Posted by: gdevi | January 17, 2012

Book Review: Gypsy Jazz (2008)

Michael Dregni. Gypsy Jazz: In Search of Django Reinhardt and the Soul of Gypsy Swing. London: Oxford University Press, 2008, pp. 333. $27. 95 (Hardcover)

Michael Dregni’s Gypsy Jazz is the type of book that those of us who consider research a true labor of love would want to write. Meticulously researched and documented, this book tells the story of the origins of jazz manouche, jazz gitan, jazz tsigane — the many names by which the genre is known — or “gypsy jazz,” as it is known among the English-speaking public, as it originated in Paris in the 1930s and 1940s with the great manouche guitarist Django Reinhardt, and his accompanists in Le Quintette du Hot Club de France. Since nothing comes from nothing, what this means is that Dregni has, down to the last detail, traced the evolution of this “French jazz” — a novel concept since jazz is essentially the most American of all musical forms — all other forms appear elsewhere in the world, except jazz — through its own identifiably French traditions as well as its considerable debts, borrowings, and influences from across the ocean,  from American jazz: the novelty numbers of the 20s big bands, American horn men, Louis Armstrong’s coronet solos, and the bop of Charlie Parker all played on guitar–not a jazz instrument at the time–jazz was for piano or horns in the 30s and 40s–and violin, the gypsy’s own instrument, ironically played in Django’s quintette by the gadjo –Romani for non-gypsy– Stephane Grappelli. String jazz was a novel concept, if there ever was one, and it took a long time and the efforts of many people–both gypsy and gadjo alike–to give this beautiful music its own unique niche in the world of popular music. Dregni’s book is an encyclopedic tribute to these men. I could not put the book down once I started reading it, and my life has been enriched because of it. I would put the book down only to search on YouTube for some of the musicians that the book references: Tchan Tchou Vidal, Moreno Winterstein, Dallas Baumgartner, “Baro” Ferret, Patotte Bousquet, John Adomono et al. Amazingly enough, YouTube has many of these musicians and their recordings. What a treat.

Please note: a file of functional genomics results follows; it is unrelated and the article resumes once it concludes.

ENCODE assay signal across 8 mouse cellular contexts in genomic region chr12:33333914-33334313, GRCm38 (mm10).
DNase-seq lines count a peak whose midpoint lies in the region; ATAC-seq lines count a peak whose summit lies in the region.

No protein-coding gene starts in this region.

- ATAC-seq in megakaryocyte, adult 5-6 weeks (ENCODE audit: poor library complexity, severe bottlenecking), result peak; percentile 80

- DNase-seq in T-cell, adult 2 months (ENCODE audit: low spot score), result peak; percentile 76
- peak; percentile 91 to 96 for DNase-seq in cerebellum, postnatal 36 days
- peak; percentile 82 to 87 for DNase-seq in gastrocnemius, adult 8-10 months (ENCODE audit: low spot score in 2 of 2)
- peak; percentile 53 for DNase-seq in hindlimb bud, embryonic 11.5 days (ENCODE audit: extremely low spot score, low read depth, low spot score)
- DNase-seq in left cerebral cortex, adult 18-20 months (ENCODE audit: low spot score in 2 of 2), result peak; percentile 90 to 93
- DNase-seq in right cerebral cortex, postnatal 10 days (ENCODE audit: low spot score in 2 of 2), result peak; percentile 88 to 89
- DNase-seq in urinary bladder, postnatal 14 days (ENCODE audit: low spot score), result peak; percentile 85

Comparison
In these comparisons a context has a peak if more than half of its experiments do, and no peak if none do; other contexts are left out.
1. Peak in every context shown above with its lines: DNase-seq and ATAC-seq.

When I first heard Django Reinhardt’s music–it was Swing 42–a simple throwaway tune that Django and Grappelli composed at the end of one of their sessions in 1942–it reminded me of Hindustani classical music. The cascading run of arpeggios from Django’s fretting and picking fingers with their up and down lines sounded exactly like the string-equivalent of the articulated taans of a Hindustani classical composition in drut teen taal to my ears. Of course, not all of Django’s compositions feature such towering and cascading gyres of notes–compare Nuages or Artillerie Lourde with Minor Swing — and Dregni walks us through the evolution of the many structures of Django’s own gypsy jazz–he changed his style greatly over the years– as well as that of gypsy jazz in general from its fast-tempo bals musette beginnings.

Dregni’s book is divided broadly into two topical sections with the first eight chapters dealing primarily with Django’s story, and the remaining eight chapters focusing on other gypsy contemporaries of Django such as the Ferret and Malha clans, Django’s son by his first wife and the Baumgartner-Reinhardt clan, the resurgence of Django’s music in Paris with Bireli Lagrene, the Rosenbergs, Schmitt and Debarre, gypsy jazz coming to America with Danny Fender et al, the group Syntax and gypsy jazz rap, and finishes with a gorgeous chapter on learning to play Minor Swing with David Reinhardt, Django’s grandson. What is beautiful about these chapters is that Dregni has traveled to every out-of -the-way gypsy campine and dingy boites du nuit–boxes of night–French slang for dingy bars–and met all these gypsy musicians. If they are alive, Dregni has met them and talked with them; this book is a priceless repository of gypsy memory of the last one hundred years or perhaps more. There is something incredibly tender about an American vintage guitar writer from Minneapolis traveling to France and Belgium to document the words of gypsies, almost the same kind of tenderness that made Django burst into tears upon hearing Louis Armstrong for the first time. Dregni recounts the story. Django had burned his hand badly in a fire in 1928 when the artificial flowers that his first wife had made caught on fire burning his caravan down and deforming his left hand into a claw.  Django was in the hospital for nearly two years during which time his first wife left him and though no one believed Django would ever play guitar again, his brother Nin-Nin had brought him his guitar. Regni writes: